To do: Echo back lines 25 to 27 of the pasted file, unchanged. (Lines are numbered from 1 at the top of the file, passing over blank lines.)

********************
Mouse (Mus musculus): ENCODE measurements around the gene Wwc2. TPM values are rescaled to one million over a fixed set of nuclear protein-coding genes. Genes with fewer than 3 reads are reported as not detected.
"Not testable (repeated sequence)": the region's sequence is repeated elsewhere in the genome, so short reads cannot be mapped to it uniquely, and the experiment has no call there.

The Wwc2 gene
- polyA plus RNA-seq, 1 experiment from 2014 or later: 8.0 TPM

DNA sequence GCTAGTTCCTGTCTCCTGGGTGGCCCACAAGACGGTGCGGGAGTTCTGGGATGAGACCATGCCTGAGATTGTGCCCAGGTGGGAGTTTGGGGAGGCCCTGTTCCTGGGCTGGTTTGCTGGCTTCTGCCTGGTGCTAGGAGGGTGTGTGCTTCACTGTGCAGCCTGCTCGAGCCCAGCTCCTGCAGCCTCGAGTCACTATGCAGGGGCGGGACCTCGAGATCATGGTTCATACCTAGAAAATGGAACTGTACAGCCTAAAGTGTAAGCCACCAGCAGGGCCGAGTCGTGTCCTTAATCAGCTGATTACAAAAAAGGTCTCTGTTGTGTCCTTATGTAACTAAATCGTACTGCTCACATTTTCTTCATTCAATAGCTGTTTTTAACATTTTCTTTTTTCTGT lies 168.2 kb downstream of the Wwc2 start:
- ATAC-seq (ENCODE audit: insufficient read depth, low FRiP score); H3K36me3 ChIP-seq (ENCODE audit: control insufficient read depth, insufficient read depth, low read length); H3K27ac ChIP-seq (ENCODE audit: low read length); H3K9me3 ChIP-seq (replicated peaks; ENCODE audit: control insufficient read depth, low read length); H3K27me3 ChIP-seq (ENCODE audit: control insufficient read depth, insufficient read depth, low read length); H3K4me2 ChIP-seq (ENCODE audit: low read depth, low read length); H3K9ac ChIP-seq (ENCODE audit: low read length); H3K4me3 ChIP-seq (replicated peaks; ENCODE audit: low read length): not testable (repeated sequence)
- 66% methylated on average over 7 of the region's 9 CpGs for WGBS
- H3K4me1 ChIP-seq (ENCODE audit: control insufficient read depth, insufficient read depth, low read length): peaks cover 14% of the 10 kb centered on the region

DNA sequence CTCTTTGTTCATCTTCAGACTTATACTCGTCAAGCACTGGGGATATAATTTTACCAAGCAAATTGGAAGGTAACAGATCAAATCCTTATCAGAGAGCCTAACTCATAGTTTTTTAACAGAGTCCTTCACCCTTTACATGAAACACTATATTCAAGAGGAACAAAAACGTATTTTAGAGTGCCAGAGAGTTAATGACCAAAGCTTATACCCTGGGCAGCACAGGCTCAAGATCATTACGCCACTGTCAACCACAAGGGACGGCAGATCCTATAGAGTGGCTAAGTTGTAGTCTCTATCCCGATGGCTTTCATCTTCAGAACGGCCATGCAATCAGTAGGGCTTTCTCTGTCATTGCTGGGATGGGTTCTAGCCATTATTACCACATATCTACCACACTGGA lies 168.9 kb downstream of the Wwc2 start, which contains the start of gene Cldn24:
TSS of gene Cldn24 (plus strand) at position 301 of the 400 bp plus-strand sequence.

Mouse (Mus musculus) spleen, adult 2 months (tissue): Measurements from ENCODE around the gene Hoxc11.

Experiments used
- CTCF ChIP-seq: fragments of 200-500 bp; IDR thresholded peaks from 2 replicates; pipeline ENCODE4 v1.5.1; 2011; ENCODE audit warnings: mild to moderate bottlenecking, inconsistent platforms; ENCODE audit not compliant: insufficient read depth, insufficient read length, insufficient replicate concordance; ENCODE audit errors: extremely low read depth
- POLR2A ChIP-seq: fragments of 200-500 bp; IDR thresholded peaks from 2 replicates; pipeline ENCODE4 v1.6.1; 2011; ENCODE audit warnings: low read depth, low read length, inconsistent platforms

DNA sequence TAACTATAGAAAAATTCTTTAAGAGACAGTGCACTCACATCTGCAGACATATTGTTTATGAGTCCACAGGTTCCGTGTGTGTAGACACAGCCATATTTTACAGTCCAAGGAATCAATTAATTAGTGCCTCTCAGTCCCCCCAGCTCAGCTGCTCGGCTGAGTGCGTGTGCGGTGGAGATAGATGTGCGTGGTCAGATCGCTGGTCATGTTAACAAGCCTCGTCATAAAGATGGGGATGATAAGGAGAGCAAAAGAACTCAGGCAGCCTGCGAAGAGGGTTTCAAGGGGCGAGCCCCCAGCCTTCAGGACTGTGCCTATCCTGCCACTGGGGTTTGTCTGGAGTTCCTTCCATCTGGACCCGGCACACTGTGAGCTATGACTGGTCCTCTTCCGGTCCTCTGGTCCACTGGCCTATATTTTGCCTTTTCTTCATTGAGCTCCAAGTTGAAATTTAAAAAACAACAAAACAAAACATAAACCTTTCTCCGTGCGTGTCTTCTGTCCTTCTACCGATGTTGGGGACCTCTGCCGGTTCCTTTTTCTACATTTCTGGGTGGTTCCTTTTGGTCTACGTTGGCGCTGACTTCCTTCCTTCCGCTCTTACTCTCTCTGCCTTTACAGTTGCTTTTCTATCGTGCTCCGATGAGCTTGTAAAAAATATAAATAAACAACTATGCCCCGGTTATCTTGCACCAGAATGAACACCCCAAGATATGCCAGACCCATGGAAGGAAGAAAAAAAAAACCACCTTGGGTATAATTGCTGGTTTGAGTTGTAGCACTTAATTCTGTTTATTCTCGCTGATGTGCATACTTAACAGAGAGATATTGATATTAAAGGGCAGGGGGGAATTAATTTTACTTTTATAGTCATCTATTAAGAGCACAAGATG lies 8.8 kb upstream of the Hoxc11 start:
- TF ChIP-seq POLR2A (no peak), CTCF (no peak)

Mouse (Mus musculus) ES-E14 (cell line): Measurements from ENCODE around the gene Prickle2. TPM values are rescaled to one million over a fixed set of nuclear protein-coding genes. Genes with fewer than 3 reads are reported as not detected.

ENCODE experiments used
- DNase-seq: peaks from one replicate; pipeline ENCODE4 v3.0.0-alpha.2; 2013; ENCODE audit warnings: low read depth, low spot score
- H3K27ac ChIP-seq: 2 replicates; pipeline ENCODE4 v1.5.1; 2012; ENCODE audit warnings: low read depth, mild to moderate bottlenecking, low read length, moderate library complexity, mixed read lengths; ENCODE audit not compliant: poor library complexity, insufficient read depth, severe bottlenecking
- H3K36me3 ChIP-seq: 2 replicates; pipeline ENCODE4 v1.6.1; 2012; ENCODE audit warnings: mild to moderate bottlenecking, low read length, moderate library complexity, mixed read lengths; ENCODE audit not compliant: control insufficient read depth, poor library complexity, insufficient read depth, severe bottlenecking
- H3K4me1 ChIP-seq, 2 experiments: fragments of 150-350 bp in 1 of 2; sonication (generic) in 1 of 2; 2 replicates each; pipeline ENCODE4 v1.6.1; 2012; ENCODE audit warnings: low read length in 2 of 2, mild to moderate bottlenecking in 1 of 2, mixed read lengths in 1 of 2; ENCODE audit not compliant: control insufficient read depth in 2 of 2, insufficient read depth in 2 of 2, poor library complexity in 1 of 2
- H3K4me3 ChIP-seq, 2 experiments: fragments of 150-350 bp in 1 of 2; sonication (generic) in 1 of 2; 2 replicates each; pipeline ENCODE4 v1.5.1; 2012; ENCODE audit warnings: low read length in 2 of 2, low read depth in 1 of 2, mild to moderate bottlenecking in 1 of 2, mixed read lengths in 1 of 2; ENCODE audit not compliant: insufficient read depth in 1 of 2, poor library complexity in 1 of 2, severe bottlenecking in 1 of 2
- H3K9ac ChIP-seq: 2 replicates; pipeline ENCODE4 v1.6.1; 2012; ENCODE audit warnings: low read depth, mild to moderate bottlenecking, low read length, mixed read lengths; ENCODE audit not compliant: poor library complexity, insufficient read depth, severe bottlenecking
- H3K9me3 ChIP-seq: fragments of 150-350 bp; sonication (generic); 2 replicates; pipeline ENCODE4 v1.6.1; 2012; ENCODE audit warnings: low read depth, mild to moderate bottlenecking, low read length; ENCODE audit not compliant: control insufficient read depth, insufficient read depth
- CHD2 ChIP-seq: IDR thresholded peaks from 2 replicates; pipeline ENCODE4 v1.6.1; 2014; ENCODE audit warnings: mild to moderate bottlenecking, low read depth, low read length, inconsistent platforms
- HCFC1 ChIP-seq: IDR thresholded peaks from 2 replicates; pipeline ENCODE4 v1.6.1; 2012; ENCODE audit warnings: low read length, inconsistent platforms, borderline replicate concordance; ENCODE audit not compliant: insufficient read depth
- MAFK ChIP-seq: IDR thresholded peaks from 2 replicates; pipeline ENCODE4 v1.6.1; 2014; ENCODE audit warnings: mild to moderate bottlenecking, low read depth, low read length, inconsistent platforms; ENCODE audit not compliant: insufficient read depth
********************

- H3K9me3 ChIP-seq: fragments of 150-350 bp; sonication (generic); 2 replicates; pipeline ENCODE4 v1.6.1; 2012; ENCODE audit warnings: low read depth, mild to moderate bottlenecking, low read length; ENCODE audit not compliant: control insufficient read depth, insufficient read depth
- CHD2 ChIP-seq: IDR thresholded peaks from 2 replicates; pipeline ENCODE4 v1.6.1; 2014; ENCODE audit warnings: mild to moderate bottlenecking, low read depth, low read length, inconsistent platforms
- HCFC1 ChIP-seq: IDR thresholded peaks from 2 replicates; pipeline ENCODE4 v1.6.1; 2012; ENCODE audit warnings: low read length, inconsistent platforms, borderline replicate concordance; ENCODE audit not compliant: insufficient read depth